No, you won’t have much of a life your 5th year, but so what? You know you partied enough the first four years to last you a lifetime, and if a career is what you want, then you have to suck it up for a year.

Network, Go on Interviews, and Meet With People Who Can Help You

By the winter, you should be applying for jobs or at least be in communication with a few people who may be able to help you land a job later on down the road.

Assuming you took an internship, start asking your boss if he/she knows anyone your age you may be able to talk to about how they like their job, advice they may have for you, etc.

Put yourself out there, I promise you won’t regret it!

Get a Minor

If you are going to spend another year at school, you are probably done with your major and most of your required credits, so why not see if you can get a minor by combining the classes you have already taken and those you are about to take?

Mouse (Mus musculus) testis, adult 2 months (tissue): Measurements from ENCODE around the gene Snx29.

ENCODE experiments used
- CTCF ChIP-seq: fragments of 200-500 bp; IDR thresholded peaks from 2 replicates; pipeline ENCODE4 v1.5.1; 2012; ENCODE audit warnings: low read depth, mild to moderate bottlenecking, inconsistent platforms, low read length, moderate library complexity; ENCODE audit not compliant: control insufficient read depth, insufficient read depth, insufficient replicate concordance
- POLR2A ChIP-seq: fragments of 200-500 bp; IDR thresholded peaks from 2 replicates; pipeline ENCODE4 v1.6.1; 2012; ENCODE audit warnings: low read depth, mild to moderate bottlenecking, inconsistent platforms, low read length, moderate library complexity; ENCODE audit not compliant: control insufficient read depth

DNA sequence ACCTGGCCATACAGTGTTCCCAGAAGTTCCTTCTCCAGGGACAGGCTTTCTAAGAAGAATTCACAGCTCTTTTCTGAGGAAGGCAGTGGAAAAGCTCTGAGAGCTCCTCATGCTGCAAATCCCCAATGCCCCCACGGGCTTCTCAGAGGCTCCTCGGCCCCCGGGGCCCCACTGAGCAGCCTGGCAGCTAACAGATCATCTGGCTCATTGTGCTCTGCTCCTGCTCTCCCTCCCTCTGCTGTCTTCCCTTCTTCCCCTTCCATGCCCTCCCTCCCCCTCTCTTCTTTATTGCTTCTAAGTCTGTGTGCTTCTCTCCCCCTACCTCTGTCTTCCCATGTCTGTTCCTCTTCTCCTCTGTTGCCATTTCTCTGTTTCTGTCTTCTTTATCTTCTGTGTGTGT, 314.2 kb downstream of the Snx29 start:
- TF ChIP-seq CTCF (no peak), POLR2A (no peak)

Talk to your adviser to see if it is a possibility and try to squeeze as much out of your last year as you possibly can!

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2 thoughts on “No Job After Graduation? What To Do Next!

  1. Great article–lots of great suggestions for grads to up their changes of finding a job.

    I think one thing that is super important to acknowledge is that it’s okay to be freaking out a little if you don’t have a job at graduation… or even a year later. Because of the recession, the unemployment rate for college educated 18-24 year olds is hovering around 16%, and that doesn’t include business majors working as Starbucks baristas.

    But, luckily, this too will pass.